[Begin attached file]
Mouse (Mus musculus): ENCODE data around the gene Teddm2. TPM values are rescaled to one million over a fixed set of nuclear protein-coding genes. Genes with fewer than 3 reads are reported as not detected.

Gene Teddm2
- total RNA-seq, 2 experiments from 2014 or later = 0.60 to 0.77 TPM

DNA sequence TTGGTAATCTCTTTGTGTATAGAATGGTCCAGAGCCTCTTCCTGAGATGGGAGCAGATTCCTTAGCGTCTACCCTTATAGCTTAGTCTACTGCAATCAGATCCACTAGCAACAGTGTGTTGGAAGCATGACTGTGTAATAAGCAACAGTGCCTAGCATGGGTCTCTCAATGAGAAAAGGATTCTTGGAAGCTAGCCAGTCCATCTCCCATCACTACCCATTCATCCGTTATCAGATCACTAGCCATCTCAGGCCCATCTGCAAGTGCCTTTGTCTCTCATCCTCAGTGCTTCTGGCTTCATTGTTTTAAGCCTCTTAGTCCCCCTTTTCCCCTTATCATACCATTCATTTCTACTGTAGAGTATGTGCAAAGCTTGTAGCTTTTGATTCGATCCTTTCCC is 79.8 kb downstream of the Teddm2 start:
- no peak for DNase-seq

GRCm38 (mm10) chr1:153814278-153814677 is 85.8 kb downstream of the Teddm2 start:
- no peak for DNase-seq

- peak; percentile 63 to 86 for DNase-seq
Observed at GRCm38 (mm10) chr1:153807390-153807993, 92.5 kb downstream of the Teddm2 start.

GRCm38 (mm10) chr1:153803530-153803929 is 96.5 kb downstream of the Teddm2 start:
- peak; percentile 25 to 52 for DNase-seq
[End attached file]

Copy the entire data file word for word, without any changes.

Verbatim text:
Mouse (Mus musculus): ENCODE data around the gene Teddm2. TPM values are rescaled to one million over a fixed set of nuclear protein-coding genes. Genes with fewer than 3 reads are reported as not detected.

Gene Teddm2
- total RNA-seq, 2 experiments from 2014 or later = 0.60 to 0.77 TPM

DNA sequence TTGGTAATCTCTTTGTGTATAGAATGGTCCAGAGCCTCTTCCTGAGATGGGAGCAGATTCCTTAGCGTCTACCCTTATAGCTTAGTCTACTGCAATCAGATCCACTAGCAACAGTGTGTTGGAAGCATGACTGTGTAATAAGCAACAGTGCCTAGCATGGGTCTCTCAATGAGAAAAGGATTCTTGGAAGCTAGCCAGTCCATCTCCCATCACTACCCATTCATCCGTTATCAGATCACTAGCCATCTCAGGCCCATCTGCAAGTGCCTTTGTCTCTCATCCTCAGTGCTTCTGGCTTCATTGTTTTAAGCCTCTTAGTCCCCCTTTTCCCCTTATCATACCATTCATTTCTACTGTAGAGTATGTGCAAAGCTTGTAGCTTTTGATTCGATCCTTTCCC is 79.8 kb downstream of the Teddm2 start:
- no peak for DNase-seq

GRCm38 (mm10) chr1:153814278-153814677 is 85.8 kb downstream of the Teddm2 start:
- no peak for DNase-seq

- peak; percentile 63 to 86 for DNase-seq
Observed at GRCm38 (mm10) chr1:153807390-153807993, 92.5 kb downstream of the Teddm2 start.

GRCm38 (mm10) chr1:153803530-153803929 is 96.5 kb downstream of the Teddm2 start:
- peak; percentile 25 to 52 for DNase-seq